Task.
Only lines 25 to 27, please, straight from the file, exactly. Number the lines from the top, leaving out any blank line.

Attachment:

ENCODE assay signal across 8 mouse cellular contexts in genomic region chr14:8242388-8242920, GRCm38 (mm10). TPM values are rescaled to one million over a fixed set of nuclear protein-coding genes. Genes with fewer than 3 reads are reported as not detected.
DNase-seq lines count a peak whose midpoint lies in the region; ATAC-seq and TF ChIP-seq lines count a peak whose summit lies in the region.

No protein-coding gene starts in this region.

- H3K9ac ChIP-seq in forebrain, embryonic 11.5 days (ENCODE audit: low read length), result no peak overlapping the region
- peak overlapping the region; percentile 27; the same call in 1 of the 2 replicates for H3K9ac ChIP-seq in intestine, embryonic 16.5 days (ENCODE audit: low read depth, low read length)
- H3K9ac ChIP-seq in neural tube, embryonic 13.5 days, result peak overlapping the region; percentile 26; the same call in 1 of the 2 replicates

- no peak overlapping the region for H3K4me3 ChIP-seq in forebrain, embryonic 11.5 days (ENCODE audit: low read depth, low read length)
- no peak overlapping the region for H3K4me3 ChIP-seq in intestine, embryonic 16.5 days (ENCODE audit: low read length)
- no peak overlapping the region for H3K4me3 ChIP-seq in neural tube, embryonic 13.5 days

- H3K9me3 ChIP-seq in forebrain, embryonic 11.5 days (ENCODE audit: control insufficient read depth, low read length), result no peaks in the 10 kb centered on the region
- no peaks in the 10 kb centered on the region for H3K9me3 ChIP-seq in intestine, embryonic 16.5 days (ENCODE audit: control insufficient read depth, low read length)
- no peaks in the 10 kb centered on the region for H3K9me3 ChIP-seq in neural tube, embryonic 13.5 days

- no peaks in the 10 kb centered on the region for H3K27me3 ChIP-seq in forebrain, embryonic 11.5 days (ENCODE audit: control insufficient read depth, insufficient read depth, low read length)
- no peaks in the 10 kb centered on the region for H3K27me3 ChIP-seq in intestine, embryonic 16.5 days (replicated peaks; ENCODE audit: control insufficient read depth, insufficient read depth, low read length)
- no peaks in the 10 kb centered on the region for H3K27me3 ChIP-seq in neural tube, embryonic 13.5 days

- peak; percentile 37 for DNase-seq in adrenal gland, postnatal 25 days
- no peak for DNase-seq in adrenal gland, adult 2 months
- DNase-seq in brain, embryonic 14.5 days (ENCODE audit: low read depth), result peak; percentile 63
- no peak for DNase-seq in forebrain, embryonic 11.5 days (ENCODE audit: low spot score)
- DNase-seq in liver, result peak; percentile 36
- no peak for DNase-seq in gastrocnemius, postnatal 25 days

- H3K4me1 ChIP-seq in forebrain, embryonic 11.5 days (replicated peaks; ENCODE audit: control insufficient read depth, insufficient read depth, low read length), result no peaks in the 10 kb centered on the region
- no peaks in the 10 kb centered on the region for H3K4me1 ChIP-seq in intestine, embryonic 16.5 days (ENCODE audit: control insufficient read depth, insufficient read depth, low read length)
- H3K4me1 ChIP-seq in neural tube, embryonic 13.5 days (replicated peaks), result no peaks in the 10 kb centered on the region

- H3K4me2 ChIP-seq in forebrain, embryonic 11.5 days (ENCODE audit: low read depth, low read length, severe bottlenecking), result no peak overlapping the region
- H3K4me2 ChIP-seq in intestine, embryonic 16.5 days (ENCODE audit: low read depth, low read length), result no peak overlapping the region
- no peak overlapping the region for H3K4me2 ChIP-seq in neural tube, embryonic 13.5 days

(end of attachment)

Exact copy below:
- H3K4me2 ChIP-seq in forebrain, embryonic 11.5 days (ENCODE audit: low read depth, low read length, severe bottlenecking), result no peak overlapping the region
- H3K4me2 ChIP-seq in intestine, embryonic 16.5 days (ENCODE audit: low read depth, low read length), result no peak overlapping the region
- no peak overlapping the region for H3K4me2 ChIP-seq in neural tube, embryonic 13.5 days